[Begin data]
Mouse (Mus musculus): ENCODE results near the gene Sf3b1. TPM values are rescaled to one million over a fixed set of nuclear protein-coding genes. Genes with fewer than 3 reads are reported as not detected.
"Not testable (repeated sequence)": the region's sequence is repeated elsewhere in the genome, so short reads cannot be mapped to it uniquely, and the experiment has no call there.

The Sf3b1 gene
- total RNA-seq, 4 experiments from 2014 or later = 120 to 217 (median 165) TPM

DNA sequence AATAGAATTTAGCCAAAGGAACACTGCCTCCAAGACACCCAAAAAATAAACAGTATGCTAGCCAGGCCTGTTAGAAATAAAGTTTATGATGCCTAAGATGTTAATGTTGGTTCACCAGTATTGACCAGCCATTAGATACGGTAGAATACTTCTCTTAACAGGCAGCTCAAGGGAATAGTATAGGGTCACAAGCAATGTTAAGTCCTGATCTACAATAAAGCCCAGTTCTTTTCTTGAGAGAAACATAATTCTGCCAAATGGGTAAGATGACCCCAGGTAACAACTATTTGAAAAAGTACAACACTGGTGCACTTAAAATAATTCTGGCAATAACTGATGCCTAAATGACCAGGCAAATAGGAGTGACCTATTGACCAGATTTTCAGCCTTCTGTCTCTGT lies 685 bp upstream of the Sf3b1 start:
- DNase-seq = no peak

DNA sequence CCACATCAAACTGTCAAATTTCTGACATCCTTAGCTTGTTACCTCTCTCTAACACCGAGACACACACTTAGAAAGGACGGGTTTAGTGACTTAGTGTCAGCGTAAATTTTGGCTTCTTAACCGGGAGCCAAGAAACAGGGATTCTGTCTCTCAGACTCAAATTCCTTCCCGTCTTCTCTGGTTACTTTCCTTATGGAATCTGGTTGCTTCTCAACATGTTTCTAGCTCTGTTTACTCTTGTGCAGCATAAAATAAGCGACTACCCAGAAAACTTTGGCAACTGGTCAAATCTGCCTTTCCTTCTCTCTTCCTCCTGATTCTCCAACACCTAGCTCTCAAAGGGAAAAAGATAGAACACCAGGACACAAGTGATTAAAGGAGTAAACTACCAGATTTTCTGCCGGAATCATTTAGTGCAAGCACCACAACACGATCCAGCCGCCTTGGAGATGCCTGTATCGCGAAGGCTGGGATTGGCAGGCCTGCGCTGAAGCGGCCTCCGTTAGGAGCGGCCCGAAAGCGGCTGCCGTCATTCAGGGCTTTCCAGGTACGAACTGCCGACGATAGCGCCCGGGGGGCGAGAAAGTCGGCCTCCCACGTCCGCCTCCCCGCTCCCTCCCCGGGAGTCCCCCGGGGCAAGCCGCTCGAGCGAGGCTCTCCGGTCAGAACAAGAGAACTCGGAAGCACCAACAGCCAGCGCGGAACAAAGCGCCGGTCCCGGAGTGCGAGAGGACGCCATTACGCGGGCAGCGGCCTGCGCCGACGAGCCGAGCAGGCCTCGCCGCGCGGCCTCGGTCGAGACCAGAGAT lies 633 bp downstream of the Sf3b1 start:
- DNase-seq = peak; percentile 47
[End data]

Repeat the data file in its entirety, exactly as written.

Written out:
Mouse (Mus musculus): ENCODE results near the gene Sf3b1. TPM values are rescaled to one million over a fixed set of nuclear protein-coding genes. Genes with fewer than 3 reads are reported as not detected.
"Not testable (repeated sequence)": the region's sequence is repeated elsewhere in the genome, so short reads cannot be mapped to it uniquely, and the experiment has no call there.

The Sf3b1 gene
- total RNA-seq, 4 experiments from 2014 or later = 120 to 217 (median 165) TPM

DNA sequence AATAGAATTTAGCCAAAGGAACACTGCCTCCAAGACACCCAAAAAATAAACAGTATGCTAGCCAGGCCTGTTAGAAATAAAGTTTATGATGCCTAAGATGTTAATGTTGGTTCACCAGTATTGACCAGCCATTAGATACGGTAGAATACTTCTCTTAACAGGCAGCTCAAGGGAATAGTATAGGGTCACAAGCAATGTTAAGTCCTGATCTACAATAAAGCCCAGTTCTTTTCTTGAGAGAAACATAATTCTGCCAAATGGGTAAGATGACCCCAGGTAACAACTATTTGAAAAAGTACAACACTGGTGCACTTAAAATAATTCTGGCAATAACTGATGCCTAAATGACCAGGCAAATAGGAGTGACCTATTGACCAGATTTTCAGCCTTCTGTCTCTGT lies 685 bp upstream of the Sf3b1 start:
- DNase-seq = no peak

DNA sequence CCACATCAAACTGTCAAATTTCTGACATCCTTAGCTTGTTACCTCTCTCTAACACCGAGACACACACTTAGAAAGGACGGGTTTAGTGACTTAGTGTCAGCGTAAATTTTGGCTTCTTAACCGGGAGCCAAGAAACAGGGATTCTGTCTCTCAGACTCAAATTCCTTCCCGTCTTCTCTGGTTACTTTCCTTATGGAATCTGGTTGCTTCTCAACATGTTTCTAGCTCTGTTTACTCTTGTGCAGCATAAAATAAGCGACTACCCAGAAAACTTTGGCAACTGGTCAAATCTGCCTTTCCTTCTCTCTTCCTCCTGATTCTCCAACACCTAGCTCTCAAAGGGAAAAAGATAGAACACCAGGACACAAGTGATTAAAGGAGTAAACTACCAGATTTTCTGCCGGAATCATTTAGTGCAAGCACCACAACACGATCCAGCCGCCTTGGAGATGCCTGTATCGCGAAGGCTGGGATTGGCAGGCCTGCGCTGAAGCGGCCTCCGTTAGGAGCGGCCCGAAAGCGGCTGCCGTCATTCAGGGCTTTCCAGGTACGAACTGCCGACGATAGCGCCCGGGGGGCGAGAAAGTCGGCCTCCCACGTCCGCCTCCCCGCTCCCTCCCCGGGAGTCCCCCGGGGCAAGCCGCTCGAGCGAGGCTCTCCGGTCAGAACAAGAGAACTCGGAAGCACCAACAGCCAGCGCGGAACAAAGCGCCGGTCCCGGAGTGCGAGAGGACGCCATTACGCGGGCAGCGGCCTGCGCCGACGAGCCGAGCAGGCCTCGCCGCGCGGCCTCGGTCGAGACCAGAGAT lies 633 bp downstream of the Sf3b1 start:
- DNase-seq = peak; percentile 47